John Joseph Moakley U.S. Courthouse
The John Joseph Moakley United States Courthouse features a 32,736 square-foot conoid glass wall and other unique architectural elements. The project required an exceptional team effort in order to successfully carry out the technically advanced design.
With a stunning design, the mainly New England brick and granite structure blends with its historic commercial surroundings. The 10-story John Joseph Moakley United States Courthouse features an eight-story, semi-circular curtain wall that curves inward and slopes backward. Brick and precast, combined with punch windows, comprise the remaining portions of the façade. The main entrance leads to a magnificent full-height rotunda with two large skylights and a sculpture by artist Ellsworth Kelly. The courthouse also includes 27 courtrooms, administrative offices, a cafeteria, a court library, and a secured prisoner area.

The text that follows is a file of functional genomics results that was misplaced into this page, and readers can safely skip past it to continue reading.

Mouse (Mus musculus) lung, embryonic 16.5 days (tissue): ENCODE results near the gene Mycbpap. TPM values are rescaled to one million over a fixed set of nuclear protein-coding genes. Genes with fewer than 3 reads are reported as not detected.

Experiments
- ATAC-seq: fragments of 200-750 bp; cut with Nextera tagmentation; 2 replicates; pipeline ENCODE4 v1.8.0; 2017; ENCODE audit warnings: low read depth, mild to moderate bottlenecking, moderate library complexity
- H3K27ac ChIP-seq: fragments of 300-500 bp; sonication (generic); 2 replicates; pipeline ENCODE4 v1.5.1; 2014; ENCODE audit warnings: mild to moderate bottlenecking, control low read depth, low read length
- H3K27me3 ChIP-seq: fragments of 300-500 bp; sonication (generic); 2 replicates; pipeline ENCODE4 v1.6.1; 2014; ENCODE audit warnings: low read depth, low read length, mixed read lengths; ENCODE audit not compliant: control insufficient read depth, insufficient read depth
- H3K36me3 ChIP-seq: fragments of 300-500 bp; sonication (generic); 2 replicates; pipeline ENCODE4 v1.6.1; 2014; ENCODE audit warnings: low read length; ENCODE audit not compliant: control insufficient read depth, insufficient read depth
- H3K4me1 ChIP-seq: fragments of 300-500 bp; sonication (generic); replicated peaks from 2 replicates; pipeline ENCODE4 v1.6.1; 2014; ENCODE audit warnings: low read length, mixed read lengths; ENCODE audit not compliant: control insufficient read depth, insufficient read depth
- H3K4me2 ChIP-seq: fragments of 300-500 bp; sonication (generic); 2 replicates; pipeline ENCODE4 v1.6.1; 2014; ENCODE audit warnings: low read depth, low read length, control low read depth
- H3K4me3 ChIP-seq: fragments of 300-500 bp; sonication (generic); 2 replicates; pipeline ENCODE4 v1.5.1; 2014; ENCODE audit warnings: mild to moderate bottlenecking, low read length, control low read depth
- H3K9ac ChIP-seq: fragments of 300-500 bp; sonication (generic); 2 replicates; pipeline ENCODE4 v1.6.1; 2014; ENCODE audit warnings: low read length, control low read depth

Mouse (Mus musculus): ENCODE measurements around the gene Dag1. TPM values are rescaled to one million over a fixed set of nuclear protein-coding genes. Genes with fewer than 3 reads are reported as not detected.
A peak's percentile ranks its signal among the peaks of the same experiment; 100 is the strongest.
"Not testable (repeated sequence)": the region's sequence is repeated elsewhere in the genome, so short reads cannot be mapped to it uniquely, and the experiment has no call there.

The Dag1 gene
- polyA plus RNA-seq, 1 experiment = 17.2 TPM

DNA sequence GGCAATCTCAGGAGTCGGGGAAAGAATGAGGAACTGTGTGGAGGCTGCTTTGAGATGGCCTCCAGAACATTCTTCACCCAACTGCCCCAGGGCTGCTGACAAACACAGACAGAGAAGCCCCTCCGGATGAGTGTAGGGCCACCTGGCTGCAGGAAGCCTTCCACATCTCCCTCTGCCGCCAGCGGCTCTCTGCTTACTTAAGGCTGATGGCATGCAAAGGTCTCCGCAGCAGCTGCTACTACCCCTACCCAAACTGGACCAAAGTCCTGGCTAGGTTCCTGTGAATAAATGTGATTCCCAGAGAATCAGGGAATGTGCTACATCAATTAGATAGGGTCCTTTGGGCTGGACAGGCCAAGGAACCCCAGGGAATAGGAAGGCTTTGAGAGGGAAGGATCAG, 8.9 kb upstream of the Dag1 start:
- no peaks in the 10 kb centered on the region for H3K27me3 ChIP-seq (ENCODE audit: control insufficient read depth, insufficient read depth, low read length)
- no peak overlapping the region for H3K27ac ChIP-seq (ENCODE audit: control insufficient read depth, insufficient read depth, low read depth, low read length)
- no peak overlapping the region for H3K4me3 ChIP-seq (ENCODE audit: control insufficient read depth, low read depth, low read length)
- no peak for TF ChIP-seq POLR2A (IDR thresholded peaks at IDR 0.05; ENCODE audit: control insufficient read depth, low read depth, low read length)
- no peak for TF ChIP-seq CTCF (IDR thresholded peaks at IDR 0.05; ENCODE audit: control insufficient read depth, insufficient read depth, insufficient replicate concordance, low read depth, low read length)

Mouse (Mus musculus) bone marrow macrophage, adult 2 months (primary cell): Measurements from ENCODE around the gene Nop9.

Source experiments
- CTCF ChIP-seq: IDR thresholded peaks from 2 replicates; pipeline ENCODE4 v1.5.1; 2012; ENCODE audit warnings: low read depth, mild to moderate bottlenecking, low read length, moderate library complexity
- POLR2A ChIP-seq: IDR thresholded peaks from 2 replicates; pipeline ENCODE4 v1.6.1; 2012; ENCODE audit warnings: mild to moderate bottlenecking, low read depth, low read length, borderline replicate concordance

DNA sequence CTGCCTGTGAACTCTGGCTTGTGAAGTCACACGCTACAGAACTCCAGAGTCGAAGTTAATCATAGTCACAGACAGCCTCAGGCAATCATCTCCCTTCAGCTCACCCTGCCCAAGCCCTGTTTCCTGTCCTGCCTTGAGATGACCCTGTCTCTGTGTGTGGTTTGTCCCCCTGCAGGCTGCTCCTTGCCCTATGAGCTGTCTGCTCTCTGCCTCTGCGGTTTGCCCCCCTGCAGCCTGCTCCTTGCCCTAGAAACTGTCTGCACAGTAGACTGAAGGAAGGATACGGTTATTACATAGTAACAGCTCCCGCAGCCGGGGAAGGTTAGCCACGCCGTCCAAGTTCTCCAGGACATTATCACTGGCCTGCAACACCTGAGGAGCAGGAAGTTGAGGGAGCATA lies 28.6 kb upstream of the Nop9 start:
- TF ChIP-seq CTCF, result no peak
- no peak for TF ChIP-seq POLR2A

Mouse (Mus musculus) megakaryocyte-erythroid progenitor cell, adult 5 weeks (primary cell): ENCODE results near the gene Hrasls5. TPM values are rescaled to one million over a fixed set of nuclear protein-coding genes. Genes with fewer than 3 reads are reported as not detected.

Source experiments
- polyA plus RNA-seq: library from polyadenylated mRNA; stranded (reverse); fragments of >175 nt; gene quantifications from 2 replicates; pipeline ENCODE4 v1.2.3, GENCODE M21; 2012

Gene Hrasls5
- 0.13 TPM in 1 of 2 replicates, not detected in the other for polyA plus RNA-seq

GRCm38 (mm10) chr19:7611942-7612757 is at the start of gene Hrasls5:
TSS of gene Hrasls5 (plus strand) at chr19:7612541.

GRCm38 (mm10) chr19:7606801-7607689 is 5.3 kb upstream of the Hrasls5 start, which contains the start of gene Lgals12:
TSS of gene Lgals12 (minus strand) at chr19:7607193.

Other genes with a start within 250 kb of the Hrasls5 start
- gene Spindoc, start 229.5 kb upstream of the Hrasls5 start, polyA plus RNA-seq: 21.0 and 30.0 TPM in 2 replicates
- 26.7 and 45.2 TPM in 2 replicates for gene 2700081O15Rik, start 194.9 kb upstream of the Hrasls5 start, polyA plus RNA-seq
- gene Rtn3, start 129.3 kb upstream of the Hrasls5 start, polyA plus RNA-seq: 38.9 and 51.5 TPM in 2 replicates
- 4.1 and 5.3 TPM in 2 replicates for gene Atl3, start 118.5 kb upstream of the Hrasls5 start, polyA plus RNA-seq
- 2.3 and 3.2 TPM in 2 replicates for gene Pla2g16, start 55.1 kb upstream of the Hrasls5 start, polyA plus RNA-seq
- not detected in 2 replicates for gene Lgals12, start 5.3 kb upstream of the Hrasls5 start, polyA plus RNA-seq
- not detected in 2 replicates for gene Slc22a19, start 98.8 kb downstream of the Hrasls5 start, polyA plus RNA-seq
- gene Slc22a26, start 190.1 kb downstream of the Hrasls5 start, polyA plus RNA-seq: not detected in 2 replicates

The design required excellent craftsmanship, and Clark ensured the construction of the courthouse met these standards. The building's most striking feature, the conoid glass wall, is comprised of 735 pieces of glass, of which no two pieces are alike. Installing the glass wall required surgical precision. Clark's team also installed a skylight-upon-skylight system, which was pieced together on the roof then hoisted into place atop the structure's atrium via crane. In addition, the design features intricate, complicated brickwork that required painstaking attention to detail. Approximately 1.75 million bricks were used throughout the structure.
Integral to this complex project's success was the formal partnering process, which promoted open communication among project team members and ensured challenges were resolved without claims. Ultimately, the project received rave reviews from members of Boston's design and construction community.